Last week I attended the funeral of a person I had never met. I was there in support of the closest families members of this woman and it was a strange position to be in.
It was a sad funeral, as of course they are, not least because she was very young, and left behind a young family, but also because she came from a widespread and fairly fragmented family. My grief was for those children in particular, who I know have a tough road ahead of them coming to terms with the loss of their mother.
Funerals are the strangest things. A microcosm of society - people from all walks of life whom would otherwise have never met, coming together for an hour and little more. The ''religious'' and ''non religious'' both having to make sense of the possibilities or probabilities of an afterlife, as a way of coming to terms with death. Children who barely understand, and old people who have seen too many loved ones go before them. People who are truly grieving and others who are barely sad at all.
And for some strange strange reason , those who are hurting the most seem to end up comforting everyone else. Surely the children or parents or spouse deserve the most support and yet they are the ones who do the back patting, offer the condolences and have to be the 'strong ones''. And worse still, in some weird way, there is often an intangible competition about who is the saddest. Who misses the person most. Who had the closest relationship to them. Who had the most to lose. I am not convinced that our society has this right!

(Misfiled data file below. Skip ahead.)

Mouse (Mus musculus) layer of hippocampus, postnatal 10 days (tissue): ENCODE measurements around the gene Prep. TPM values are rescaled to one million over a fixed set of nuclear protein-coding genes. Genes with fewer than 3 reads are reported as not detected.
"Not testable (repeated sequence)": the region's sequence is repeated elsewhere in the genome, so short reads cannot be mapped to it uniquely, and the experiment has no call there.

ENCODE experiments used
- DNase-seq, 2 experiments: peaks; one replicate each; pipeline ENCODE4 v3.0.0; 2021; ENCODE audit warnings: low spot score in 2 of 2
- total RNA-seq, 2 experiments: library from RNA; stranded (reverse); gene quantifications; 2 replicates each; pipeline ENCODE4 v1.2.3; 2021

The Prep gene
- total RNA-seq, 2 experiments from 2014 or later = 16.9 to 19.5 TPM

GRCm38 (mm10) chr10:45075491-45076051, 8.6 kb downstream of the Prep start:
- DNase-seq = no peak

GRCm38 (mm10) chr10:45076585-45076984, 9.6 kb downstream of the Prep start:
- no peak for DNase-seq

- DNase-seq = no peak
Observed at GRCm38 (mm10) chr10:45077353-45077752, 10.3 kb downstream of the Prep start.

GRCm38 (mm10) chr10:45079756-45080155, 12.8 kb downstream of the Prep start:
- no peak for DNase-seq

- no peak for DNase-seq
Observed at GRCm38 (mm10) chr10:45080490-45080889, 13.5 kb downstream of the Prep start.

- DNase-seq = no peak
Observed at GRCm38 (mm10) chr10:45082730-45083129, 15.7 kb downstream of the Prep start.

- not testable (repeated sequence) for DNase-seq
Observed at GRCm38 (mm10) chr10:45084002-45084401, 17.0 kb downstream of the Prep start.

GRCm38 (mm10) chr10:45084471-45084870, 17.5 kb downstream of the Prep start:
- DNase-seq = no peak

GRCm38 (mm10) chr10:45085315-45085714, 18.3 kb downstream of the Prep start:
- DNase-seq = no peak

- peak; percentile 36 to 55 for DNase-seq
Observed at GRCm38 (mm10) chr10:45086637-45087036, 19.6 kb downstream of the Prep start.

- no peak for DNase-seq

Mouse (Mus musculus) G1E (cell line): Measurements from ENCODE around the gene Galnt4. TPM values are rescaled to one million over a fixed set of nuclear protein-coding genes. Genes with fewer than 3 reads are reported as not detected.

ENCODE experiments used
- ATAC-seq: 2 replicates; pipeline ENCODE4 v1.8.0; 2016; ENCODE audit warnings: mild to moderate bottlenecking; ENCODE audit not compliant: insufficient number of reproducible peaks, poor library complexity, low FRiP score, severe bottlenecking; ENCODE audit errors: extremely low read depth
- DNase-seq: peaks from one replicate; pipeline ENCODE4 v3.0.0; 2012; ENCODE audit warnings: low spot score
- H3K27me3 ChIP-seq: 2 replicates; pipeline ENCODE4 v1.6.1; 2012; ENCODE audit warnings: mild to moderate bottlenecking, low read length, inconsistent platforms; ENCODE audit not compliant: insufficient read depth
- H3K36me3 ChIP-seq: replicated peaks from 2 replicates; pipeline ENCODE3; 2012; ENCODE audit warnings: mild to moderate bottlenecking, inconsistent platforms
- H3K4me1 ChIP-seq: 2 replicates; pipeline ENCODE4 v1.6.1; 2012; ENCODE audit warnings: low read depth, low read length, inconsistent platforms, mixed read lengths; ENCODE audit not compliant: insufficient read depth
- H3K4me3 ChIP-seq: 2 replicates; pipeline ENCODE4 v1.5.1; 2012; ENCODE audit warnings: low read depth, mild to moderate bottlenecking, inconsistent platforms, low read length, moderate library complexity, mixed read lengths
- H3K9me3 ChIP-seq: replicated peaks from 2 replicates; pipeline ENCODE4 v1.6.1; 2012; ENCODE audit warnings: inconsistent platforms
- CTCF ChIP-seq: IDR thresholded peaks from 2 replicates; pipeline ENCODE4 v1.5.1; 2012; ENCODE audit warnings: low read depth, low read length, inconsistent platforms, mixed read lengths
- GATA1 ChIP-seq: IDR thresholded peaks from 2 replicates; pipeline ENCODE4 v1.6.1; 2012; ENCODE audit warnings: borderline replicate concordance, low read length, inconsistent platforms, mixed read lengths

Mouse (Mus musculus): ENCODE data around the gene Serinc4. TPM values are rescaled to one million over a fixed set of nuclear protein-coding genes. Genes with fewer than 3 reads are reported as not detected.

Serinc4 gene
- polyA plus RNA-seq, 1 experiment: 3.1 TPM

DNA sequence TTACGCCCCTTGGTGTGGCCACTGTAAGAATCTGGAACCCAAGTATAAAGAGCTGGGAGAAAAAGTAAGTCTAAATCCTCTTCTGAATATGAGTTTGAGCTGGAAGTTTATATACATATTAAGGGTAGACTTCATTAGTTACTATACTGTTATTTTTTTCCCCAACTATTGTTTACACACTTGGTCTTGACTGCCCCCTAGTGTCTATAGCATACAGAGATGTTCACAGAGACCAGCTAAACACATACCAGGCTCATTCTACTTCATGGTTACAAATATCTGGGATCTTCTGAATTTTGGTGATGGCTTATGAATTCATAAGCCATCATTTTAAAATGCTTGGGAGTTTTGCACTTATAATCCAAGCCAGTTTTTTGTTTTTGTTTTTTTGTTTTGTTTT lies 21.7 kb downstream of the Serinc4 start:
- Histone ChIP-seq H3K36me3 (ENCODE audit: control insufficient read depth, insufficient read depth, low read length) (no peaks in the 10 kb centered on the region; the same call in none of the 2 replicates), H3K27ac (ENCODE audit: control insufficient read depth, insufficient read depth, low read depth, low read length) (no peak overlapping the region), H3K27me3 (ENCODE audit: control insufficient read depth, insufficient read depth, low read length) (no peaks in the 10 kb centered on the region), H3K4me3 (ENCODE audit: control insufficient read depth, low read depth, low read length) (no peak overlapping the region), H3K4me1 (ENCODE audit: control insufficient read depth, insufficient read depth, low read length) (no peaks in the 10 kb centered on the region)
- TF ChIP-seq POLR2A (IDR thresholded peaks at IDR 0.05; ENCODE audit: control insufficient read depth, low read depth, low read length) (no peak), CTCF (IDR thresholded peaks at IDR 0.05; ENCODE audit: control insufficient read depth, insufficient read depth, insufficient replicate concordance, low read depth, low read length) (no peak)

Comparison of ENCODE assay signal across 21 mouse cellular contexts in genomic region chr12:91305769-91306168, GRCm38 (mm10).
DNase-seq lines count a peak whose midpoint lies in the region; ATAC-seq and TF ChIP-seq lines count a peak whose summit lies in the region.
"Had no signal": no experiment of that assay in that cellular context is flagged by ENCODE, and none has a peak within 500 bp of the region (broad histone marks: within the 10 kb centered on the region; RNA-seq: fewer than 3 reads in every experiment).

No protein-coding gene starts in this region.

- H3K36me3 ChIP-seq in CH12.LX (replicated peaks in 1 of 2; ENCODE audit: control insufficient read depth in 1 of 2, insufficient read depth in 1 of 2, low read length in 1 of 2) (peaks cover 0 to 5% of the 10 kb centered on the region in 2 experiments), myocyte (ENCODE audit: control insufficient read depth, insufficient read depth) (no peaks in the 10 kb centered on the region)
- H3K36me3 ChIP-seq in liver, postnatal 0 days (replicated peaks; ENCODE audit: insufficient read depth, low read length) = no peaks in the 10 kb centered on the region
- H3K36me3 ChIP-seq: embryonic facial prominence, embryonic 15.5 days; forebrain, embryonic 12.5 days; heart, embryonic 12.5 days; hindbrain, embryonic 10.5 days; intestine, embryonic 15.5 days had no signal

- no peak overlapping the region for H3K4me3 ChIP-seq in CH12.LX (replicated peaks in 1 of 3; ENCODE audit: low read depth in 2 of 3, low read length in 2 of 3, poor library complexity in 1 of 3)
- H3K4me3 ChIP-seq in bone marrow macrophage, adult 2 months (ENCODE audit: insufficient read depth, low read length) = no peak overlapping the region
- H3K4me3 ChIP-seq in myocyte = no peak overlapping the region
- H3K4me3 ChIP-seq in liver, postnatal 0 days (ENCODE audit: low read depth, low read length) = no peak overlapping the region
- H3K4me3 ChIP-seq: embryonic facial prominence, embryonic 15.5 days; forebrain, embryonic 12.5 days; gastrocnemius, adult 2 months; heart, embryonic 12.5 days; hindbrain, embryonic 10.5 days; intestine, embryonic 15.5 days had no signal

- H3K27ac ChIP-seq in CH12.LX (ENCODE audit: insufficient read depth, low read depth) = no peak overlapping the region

But there was also a positive that showed itself at this particular funeral, and that was the level of attendance from people who barely knew, or had never met the person who died, and yet came along, as I did, to support the grieving. What an amazing gesture, and a reminder that perhaps most people really are as decent and kind as I want to believe they are.